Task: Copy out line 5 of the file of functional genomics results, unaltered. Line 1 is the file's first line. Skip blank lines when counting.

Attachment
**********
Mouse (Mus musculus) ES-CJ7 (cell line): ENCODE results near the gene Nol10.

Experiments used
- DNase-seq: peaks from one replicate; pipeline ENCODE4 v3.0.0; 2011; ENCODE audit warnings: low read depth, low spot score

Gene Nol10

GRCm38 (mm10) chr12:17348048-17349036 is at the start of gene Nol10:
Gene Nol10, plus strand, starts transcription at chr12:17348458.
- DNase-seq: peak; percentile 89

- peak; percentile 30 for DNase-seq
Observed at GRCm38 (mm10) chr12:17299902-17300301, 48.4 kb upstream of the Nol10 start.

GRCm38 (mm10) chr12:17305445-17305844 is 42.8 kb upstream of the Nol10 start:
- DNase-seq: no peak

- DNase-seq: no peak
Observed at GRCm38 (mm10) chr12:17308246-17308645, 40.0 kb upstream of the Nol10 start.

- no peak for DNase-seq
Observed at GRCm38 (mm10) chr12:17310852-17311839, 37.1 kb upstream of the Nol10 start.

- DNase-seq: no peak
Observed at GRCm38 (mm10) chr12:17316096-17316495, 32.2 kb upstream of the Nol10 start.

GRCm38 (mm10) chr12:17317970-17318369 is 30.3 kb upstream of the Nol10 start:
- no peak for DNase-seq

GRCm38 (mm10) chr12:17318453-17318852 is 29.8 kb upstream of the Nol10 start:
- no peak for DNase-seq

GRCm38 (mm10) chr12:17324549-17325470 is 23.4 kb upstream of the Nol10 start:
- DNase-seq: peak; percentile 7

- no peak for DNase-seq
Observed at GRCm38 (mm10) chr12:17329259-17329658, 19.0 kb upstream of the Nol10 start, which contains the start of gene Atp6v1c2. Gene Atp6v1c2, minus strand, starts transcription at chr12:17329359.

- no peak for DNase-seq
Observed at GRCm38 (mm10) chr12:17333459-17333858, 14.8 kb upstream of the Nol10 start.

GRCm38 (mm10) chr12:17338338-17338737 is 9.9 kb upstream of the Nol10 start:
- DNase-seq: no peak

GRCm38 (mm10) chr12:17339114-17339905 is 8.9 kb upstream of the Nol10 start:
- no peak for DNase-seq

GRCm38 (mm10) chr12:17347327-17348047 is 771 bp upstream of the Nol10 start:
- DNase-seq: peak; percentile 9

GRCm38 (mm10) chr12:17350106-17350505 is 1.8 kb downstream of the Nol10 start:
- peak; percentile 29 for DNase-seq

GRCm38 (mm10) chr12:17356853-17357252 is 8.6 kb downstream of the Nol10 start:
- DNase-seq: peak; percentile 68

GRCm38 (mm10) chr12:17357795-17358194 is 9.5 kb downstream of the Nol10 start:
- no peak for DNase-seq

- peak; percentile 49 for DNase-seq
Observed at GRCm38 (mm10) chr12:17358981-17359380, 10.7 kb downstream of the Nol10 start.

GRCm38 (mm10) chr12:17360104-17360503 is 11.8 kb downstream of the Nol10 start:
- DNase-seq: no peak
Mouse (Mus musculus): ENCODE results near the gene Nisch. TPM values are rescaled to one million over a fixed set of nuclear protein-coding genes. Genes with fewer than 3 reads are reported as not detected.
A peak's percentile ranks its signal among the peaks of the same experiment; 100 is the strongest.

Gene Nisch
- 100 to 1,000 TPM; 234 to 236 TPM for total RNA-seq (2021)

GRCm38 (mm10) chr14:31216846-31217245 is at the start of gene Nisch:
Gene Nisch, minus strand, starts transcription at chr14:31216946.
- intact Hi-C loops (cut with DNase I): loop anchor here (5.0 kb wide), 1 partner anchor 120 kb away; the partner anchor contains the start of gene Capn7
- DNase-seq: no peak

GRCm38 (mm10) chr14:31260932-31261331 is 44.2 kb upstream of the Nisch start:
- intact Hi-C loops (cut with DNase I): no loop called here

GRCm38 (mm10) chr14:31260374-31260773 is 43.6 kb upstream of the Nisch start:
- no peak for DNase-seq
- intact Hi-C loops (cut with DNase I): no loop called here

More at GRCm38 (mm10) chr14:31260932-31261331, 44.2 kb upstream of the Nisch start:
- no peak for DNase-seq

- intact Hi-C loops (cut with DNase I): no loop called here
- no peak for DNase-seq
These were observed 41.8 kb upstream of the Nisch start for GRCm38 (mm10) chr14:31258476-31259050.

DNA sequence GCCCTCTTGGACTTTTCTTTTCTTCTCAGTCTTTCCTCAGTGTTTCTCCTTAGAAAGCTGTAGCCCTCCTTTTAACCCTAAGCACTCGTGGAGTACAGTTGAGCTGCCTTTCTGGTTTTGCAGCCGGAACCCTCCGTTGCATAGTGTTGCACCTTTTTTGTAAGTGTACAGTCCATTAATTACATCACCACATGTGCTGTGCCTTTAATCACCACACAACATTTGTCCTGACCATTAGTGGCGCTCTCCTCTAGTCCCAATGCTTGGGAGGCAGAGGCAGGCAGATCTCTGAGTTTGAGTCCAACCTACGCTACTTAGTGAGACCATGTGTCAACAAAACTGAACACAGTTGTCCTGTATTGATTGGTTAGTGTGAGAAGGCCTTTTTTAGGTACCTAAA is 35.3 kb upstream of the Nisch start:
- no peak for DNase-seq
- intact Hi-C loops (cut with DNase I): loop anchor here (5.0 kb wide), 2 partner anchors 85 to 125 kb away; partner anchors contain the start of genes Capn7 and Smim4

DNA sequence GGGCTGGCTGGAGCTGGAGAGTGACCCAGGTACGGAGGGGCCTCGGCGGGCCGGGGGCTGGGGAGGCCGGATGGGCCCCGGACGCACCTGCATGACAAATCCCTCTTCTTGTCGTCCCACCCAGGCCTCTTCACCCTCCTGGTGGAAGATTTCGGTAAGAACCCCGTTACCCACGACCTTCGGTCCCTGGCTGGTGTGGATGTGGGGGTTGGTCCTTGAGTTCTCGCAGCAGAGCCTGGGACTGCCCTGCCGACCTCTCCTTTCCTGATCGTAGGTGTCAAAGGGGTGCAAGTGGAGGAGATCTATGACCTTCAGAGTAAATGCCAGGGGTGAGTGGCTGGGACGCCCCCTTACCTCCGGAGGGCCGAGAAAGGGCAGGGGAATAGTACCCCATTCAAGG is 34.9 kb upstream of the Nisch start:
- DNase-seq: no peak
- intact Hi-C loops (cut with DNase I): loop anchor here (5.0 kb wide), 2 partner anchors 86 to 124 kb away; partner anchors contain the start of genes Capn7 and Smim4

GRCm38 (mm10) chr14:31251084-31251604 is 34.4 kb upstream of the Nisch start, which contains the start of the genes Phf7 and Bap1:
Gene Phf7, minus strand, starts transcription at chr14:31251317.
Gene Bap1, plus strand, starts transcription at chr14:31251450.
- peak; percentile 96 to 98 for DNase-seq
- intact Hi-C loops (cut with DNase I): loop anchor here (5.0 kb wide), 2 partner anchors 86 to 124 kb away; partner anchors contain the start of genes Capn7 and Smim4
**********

GRCm38 (mm10) chr12:17348048-17349036 is at the start of gene Nol10: